In the past 3 weeks, I’ve endured Father’s Day, Shawn’s birthday and our wedding anniversary. Today, it’s the 6 month marker since his death.
I woke up nervous, though I’m not sure why. It’s not like anything has changed today, and the specific time period of six months is a made-up marker anyway. But I’ve now lived a half of a year without Shawn, and that is something that gives me pause.
If you had asked me a year ago if I would be able to handle six entire months without my husband, I would definitely have said “no.”
And yet, here I am. I am not whole anymore, but I am not entirely broken. I am somewhere in the middle, I guess.
When I meet new people, or interact with people I haven’t seen since the funeral, many of them seem to expect me to behave in one of two ways. Some of them are surprised that I am able to move through life so easily, as they thought I would be totally despondent. They say things like, “I don’t think I’d be able to survive what you’re going through,” or something similar. I’m sure they mean it as a compliment, and I take it as such. But sometimes, when I hear that a lot, I feel as though I’m not being the “right” kind of widow.
Then there are other people who see me move through the world without crying every moment and think that I am much removed from the grief I felt six months ago. They say things like, “I’m so glad you are making new memories and enjoying your children!” I know they mean it to be encouraging, and again, I take it as such. But sometimes when I hear that a lot, I feel as though they don’t want to hear that I remain deeply unhappy in many ways.
The reality is this – I am not completely despondent and I am not completely recovered. I live in the space between.
Usually, I move through the world with a low-grade sadness. It is a sadness that I am able to live with, and it means that I am no longer crying when I take in my dry cleaning. But sometimes the intense sadness is still there. I don’t talk often about it on this blog, but I still have a really hard time when I think back on Shawn’s illness and death. It is something that I don’t carry with me moment to moment, but in the quiet hours of the night, memories of how he suffered stay with me.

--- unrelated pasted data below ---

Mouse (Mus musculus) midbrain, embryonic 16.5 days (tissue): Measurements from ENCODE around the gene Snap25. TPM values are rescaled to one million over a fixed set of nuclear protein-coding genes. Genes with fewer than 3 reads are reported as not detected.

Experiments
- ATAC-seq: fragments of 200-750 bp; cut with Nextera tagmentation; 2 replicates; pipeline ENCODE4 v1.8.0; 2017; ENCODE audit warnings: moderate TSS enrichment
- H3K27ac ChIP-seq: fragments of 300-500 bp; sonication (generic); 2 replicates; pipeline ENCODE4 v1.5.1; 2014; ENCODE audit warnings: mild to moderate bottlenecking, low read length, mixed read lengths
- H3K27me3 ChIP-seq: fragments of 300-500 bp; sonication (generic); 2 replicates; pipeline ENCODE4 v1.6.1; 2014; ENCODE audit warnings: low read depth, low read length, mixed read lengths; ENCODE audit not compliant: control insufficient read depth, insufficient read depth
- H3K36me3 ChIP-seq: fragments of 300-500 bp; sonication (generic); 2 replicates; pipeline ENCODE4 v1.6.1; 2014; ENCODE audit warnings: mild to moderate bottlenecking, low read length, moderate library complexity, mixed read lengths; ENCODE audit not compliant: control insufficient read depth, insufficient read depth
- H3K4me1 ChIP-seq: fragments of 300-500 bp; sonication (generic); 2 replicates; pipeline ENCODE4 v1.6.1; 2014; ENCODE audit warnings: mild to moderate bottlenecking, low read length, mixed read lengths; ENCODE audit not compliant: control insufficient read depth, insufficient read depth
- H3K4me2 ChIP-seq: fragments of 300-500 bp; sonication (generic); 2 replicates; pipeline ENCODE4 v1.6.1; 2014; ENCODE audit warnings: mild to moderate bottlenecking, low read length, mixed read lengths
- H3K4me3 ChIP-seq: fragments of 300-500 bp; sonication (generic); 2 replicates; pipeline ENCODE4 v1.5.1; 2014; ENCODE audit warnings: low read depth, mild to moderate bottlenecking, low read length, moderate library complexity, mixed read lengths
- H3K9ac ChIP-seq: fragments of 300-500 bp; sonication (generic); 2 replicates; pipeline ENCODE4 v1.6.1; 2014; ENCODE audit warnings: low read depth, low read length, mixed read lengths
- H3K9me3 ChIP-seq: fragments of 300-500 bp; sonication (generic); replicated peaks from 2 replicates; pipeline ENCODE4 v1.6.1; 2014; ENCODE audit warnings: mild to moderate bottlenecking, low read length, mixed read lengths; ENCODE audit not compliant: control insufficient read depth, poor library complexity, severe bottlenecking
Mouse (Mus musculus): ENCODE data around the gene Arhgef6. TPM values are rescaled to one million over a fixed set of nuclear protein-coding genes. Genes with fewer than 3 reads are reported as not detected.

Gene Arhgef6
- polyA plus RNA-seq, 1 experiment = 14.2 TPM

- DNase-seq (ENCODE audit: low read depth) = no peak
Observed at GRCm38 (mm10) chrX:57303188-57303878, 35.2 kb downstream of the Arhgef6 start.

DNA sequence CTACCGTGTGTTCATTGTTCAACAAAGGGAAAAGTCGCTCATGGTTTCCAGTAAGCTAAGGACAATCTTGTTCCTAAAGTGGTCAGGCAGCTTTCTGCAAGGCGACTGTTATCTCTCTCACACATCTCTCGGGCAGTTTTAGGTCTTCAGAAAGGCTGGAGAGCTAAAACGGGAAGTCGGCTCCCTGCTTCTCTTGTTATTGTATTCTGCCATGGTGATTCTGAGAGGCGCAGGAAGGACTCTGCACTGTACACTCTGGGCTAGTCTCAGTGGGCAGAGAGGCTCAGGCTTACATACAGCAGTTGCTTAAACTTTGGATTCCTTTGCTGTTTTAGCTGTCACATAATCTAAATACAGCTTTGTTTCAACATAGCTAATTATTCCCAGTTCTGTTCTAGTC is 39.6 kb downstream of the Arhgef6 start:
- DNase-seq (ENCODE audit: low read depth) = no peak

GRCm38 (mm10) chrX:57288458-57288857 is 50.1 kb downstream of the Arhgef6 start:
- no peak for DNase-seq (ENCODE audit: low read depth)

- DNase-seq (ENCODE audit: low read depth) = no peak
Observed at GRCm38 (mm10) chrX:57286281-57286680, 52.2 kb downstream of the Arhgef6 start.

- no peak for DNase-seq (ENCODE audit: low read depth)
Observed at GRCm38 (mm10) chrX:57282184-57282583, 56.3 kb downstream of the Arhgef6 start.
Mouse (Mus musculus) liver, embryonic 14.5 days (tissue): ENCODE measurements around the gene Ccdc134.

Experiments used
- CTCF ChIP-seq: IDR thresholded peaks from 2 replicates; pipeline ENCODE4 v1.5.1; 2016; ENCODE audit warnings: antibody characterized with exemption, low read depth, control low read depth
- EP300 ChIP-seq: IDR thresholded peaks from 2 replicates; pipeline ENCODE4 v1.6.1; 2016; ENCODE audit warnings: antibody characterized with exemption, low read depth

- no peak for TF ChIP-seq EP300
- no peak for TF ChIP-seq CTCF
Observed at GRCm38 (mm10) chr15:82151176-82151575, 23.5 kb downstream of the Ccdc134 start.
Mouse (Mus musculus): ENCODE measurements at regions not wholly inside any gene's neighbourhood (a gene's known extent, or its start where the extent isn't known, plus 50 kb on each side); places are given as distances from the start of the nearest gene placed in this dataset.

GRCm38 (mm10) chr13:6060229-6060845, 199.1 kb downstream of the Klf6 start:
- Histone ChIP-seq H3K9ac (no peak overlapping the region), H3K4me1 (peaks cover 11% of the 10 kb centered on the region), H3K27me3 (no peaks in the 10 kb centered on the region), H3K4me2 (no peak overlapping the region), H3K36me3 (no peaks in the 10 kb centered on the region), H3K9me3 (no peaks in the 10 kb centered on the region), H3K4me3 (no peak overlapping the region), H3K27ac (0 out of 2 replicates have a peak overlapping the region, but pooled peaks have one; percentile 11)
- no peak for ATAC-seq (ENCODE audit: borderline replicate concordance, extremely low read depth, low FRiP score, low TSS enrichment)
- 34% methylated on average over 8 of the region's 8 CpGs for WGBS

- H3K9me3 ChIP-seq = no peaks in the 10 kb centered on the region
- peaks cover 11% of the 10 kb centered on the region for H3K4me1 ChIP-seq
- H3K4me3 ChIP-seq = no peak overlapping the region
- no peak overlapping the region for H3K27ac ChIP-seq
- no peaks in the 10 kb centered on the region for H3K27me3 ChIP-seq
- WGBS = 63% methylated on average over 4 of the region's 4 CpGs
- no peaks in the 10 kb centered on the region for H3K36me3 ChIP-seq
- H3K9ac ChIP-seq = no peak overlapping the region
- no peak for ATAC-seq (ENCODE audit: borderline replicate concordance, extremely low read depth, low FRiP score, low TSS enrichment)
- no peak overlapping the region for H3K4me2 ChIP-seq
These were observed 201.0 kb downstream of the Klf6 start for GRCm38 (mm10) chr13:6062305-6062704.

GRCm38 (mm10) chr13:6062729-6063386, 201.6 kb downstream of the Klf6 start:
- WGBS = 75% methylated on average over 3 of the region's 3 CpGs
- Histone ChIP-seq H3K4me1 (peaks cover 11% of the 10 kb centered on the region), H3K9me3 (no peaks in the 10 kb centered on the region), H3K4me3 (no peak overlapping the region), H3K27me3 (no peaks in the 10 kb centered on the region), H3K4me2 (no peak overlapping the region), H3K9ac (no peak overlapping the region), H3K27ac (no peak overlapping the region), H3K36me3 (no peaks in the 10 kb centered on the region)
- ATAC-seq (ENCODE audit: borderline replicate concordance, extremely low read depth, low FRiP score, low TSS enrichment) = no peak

Shawn was stoic and completely aware until the day he died, and for that I am truly grateful. But it meant he understood what was happening to him. He endured pain that I only felt three times in my life during the births of my children, and he did it almost every single day of his illness. Watching someone die is horrible, but watching someone suffer is far worse. Especially if it’s someone that you love. Especially if it’s your spouse.
He was still Shawn through it all, joking with his tearful family, “I’m not dead yet!” mere hours before he died. He squeezed my hands when he couldn’t respond at the end and he knew we were there and he was loved. But it is horrible to watch someone who was in perfect shape decline to his state. One of the doctors who operated on him in early December commented that he was really impressed with what thick stomach muscles Shawn had! Five weeks after that, Shawn insisted on walking to our car when we headed back to the hospital. His feet had swollen so badly they couldn’t fit into his Converse. But he wouldn’t let us carry him. He just put his feet partway in his shoes and gritted his teeth and got to the car. He died less than 24 hours later.
I think about that moment with the Converse often. I think about it every day when I tie Austin’s Converse that he wears because his dad loved them so much. I think about Shawn’s suffering and his intense ability to soldier on through it all. It is one of the hardest things about moving through grief for me. I remember his suffering, and that haunts me, even if there is nothing else I could have done when he was dying.
And so, at six months, I am better able to do the little things that others are so impressed with – I can travel with my kids and make dinner and go to Target to get new socks. But I still sit with terrible sadness when I think of how Shawn had to suffer. This type of grief does not keep me in bed, maybe because there is no other option. But it can keep me awake at 2 am.
I am moving forward in some parts of my life. In other ways, I am still stuck in a place that feels impossible to navigate. I want to take away Shawn’s suffering, but he is already gone, and so my horror over his pain has nowhere to go.
Last night, I was bathing Tommy and he was jumping up in down as he got out of the tub. He made a face at me that looked just like Shawn’s, and then he laughed. It was a perfect, joyful laugh of a 4-year-old, and I swear it was the best thing I’d ever heard. I tickled him a bit and he laughed and said, “again!” and so I did it again and again.
By the end, we were both laughing, and I covered him with an enormous towel and hugged him close. I felt joy – true joy – with my baby in my arms. I actually took a moment as we rocked there on the bathroom floor to feel a bit of bliss run through my body.
I do not know how to ease the grief I still carry for the suffering Shawn endured. But I do know that the moment with Tommy after his bath gave me real and true happiness. My hope for the next six months is that I can let the grief of Shawn’s suffering ease from my body somewhat. And that I can feel those bits of bliss just a little more frequently.